by Daniel Hathaway
“The Bach Legacy” is the overriding theme in this summer’s Oberlin Baroque Performance Institute, and artistic director Kenneth Slowik decided to devote the second faculty concert on Friday, June 21 to a partial replication of an historic benefit concert given in Hamburg in April of 1786 by Johann Sebastian Bach’s most celebrated son, Carl Philipp Emanuel Bach. (Program pictured here.)
That concert, given in support of a medical institute for the poor, began with what seems to have been the first ever performance of the Credo from Johann Sebastian Bach’s Mass in b minor. C.P.E. Bach provided the Credo with a brief, new introduction and slightly adapted it to a new age when instruments like the oboe d’amore had become obsolete and needed to be replaced (in this case by violins). Bach’s concert continued with Ich weiß, daß mein Erlöser lebet and the Hallelujah chorus from Handel’s Messiah, and after a pause, three of C.P.E. Bach’s own compositions — a sinfonia, the Magnificat and his double-chorus Heilig.
Invoking the spirit of that occasion but adapting it to the situation at hand, Slowik began Friday evening’s performance with three sinfonias or symphonies by “The Bach Boys” — Wilhelm Friedemann’s two-movement Sinfonia in d (played by the BPI student orchestra directed by Joe Gascho), Johann Christian’s Symphony in g, op. 6, no. 6, and Carl Philipp Emanuel’s Symphony à 12 in D, Wq 183, the last two played by the BPI faculty orchestra, actually a combination of faculty and advanced students, conducted by Kenneth Slowik.
Wilhelm Friedemann (1710-1784) tipped a hat to his father in the form of an energetic fugue that followed a swooning introduction. Johann Christian (1735-1782) delivered a more dramatic product, full of dynamic and emotional contrasts. Carl Philipp Emanuel (1714-1788) played wittily with an opening gesture involving three repeated notes and their related triads, advanced to an expressive Largo and brought the energetic final Presto to a surprising ending.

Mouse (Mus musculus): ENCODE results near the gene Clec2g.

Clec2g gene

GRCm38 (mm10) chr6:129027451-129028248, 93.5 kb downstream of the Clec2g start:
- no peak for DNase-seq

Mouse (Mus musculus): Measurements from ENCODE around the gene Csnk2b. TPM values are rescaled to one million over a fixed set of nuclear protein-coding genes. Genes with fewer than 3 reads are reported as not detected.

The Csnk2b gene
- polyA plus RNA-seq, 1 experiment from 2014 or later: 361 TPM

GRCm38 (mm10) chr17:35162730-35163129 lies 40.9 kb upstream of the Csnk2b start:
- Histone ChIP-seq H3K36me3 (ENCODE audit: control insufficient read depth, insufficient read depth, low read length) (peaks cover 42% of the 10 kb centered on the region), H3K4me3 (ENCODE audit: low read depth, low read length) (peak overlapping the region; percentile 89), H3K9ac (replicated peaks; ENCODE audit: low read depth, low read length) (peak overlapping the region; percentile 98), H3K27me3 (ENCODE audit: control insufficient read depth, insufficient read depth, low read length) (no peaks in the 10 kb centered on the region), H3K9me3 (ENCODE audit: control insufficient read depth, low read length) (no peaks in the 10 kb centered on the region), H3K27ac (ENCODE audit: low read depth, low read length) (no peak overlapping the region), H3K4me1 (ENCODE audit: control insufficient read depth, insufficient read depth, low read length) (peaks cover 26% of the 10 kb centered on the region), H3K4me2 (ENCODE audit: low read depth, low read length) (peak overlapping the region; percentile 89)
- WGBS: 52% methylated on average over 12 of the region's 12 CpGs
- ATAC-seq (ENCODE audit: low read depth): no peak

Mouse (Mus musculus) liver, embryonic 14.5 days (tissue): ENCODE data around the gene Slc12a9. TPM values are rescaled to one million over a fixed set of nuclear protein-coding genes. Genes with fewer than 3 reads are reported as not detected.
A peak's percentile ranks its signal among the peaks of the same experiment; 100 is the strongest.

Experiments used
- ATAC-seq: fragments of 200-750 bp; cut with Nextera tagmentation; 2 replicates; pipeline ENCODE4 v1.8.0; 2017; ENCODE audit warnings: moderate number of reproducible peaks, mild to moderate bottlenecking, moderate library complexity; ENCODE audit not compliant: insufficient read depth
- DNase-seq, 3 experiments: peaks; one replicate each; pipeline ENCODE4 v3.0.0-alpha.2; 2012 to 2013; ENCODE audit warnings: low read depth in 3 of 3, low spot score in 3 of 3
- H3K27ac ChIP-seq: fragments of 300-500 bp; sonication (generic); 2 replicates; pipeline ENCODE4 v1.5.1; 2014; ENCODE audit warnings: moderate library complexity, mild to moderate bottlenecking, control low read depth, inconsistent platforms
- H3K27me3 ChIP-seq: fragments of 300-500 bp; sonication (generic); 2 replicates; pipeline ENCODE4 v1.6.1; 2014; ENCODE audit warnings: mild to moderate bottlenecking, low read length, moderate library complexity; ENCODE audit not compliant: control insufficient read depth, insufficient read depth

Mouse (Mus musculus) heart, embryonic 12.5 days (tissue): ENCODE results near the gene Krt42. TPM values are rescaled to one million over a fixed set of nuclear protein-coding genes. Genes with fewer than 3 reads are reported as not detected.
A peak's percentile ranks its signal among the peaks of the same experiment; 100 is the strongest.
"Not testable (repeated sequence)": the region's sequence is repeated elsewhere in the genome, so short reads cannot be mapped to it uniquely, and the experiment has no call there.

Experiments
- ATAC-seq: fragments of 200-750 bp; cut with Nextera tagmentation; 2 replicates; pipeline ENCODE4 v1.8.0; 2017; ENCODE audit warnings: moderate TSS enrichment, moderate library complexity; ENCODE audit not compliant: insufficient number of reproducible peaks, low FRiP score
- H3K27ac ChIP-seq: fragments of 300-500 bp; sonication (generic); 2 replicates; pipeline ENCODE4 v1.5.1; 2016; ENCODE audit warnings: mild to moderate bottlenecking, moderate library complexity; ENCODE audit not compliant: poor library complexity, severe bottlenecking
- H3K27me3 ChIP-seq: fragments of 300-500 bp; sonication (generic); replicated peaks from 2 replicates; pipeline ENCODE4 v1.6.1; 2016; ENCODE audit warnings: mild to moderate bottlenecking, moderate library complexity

As might be expected at the end of only two weeks, the all-student orchestra of flutes and strings sounded brave but tentative. Led by the pros, the combination faculty-student ensemble dug into the music with confidence and a fine sense of style.
Nobody knows why a good Lutheran cantor assembled a full Catholic mass late in his career, but Johann Sebastian Bach’s B Minor Mass has become one of the monuments of Western music. The Symbolum Nicenum or Credo makes an effective stand-alone piece, having been one of the four bundles into which Bach divided the manuscript, and containing perhaps the latest music he wrote for the extended work (there are only a few sections that rework earlier music, including the Crucifixus, from the very early cantata BWV 12, and the Et expecto from BWV 120).
For this performance of Credo, Slowik adopted the one singer, one player on a part format that Joshua Rifkin proposed in a paper to the American Musicological Society in 1981, causing such a seismic disruption that the session dissolved in chaos. Thirty-three years later (and following Rifkin’s own 1981 recording of the B Minor Mass using solo singers and instrumentalists), it’s difficult to imagine what all the fuss was about.
C.P.E. Bach’s 28-bar introduction was unmemorable. What followed was a complete delight. A superb quintet of singers stacked up high on a riser — sopranos Teresa Wakim and Sandra Simon, alto Daniel Taylor, tenor Aaron Sheehan and Oberlin Conservatory faculty bass Timothy LeFebvre — sang both the “chorus” parts and arias and duets with consummate skill. The orchestra, headed up by concertmaster and Oberlin violin professor Marilyn McDonald, played with polished transparency, and the trio of baroque trumpets negotiated stratospheric lines with apparent ease.
Even in such a consistently fine performance, there were high points. Timothy LeFebvre’s Et in Spiritum Sanctum tripped along handsomely in 6/8 time with violins ably filling in for the two oboi d’amore. The transition from Crucifixus (with Bach’s masterful, last-minute modulation into G Major) to Et resurrexit was hair-raising. The ensuing vocal melismas were crystal-clear even at Slowik’s brisk tempo, and the orchestral postlude was so infectiously cheerful that you wanted to applaud then and there.
More instrumentalists and a pickup chorus filled the stage for the finale, Handel’s Hallelujah Chorus, already internationally famous in 1786 and prefaced by Slowik’s injunction to the audience, “If you need to sing along, please do so in German.” A charming way to end the evening. Refreshingly, the audience remained seated both for the chorus and the warm ovation that followed.
Photos by Dale Preston courtesy of the Oberlin Conservatory of Music.
Published on ClevelandClassical.com July 1, 2014.
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